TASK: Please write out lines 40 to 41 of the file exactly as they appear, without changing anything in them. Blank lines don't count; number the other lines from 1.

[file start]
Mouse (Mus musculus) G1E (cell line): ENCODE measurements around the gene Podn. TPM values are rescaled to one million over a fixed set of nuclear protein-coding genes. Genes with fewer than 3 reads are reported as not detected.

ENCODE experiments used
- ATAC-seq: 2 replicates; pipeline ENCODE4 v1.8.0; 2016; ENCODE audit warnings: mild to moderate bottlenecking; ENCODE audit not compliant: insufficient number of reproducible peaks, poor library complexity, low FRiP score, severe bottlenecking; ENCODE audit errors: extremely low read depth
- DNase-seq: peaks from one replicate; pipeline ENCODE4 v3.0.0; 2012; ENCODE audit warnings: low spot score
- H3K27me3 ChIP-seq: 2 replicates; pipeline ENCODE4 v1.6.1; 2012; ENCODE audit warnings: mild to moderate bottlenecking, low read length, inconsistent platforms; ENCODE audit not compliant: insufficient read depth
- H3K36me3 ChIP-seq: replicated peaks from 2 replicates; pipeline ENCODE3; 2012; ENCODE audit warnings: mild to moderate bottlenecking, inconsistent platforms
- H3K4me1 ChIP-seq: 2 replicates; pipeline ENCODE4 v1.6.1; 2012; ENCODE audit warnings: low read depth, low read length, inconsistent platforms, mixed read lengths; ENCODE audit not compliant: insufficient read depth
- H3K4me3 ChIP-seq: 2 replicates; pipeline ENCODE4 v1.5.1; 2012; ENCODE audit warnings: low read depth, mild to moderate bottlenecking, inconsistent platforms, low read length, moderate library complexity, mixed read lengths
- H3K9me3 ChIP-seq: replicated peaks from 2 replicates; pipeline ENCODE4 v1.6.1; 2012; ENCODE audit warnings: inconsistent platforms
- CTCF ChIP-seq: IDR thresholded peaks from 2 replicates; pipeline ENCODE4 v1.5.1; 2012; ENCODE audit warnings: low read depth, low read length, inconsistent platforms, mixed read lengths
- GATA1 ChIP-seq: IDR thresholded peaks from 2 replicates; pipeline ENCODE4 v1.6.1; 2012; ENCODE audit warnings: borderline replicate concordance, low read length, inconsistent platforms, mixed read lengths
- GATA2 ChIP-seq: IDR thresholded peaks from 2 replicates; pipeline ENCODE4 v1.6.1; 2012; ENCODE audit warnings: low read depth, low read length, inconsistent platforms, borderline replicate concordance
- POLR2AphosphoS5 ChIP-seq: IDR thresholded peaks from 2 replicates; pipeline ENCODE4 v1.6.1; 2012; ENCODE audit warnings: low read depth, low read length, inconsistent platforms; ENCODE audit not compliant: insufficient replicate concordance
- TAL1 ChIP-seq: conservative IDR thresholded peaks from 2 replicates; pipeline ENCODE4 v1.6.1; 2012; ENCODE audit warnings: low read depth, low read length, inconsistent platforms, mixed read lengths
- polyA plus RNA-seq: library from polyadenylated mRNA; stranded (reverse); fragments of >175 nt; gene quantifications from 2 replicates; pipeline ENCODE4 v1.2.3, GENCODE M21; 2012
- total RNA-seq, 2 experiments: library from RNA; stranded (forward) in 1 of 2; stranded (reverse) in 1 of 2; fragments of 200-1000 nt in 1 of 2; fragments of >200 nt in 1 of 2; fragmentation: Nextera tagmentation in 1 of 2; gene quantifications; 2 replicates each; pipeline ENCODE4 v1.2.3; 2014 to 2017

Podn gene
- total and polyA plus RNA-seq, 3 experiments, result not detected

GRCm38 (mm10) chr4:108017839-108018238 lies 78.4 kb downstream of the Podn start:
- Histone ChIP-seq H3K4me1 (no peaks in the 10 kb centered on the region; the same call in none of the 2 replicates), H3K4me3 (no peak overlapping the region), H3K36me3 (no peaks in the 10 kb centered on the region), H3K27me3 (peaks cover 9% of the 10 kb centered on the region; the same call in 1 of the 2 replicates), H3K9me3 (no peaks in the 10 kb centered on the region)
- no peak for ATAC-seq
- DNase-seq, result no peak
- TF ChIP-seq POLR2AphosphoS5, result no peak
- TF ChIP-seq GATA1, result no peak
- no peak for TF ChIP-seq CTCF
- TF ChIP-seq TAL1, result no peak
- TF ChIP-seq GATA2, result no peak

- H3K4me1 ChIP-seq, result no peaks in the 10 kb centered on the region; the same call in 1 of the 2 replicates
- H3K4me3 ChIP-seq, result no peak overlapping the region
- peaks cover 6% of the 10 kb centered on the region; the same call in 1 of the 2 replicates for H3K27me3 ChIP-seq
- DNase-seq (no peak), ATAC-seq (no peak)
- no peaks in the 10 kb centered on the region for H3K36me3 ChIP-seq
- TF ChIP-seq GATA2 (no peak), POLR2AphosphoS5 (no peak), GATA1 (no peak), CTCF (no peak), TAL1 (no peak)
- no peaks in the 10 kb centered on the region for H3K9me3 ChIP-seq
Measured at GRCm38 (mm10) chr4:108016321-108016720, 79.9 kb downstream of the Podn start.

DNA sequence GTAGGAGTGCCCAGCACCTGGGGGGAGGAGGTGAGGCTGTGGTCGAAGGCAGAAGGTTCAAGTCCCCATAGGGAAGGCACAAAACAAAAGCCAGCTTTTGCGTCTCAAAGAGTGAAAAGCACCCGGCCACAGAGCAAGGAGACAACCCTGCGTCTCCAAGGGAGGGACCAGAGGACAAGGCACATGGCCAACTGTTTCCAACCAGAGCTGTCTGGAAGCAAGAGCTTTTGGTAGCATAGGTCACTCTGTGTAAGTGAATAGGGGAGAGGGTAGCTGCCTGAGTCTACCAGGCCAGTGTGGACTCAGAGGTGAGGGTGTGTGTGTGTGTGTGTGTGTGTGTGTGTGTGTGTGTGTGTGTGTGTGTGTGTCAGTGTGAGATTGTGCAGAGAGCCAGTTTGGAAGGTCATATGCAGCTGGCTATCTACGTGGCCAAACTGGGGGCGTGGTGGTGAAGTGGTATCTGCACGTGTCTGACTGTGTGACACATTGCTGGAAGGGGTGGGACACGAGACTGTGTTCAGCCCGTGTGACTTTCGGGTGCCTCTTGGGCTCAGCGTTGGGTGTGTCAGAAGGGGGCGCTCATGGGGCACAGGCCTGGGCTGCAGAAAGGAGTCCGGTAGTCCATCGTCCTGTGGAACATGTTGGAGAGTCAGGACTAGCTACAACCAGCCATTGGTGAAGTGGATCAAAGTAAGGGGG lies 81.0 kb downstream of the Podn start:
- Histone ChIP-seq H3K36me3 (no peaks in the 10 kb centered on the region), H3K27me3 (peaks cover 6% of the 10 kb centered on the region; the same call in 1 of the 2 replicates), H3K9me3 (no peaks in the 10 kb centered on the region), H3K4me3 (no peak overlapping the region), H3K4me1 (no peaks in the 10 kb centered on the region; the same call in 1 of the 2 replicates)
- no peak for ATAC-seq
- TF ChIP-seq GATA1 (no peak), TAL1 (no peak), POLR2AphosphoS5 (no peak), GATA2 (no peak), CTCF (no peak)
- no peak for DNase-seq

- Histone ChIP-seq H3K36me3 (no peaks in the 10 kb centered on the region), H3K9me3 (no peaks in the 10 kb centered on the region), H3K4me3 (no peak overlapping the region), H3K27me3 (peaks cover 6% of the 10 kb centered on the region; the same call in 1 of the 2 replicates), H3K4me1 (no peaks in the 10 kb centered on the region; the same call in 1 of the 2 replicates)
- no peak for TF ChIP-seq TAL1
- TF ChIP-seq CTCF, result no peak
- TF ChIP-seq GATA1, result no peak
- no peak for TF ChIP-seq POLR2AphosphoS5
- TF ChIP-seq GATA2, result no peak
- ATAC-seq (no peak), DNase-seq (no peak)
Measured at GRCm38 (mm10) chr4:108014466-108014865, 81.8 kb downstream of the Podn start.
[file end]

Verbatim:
- no peak for DNase-seq

- Histone ChIP-seq H3K36me3 (no peaks in the 10 kb centered on the region), H3K9me3 (no peaks in the 10 kb centered on the region), H3K4me3 (no peak overlapping the region), H3K27me3 (peaks cover 6% of the 10 kb centered on the region; the same call in 1 of the 2 replicates), H3K4me1 (no peaks in the 10 kb centered on the region; the same call in 1 of the 2 replicates)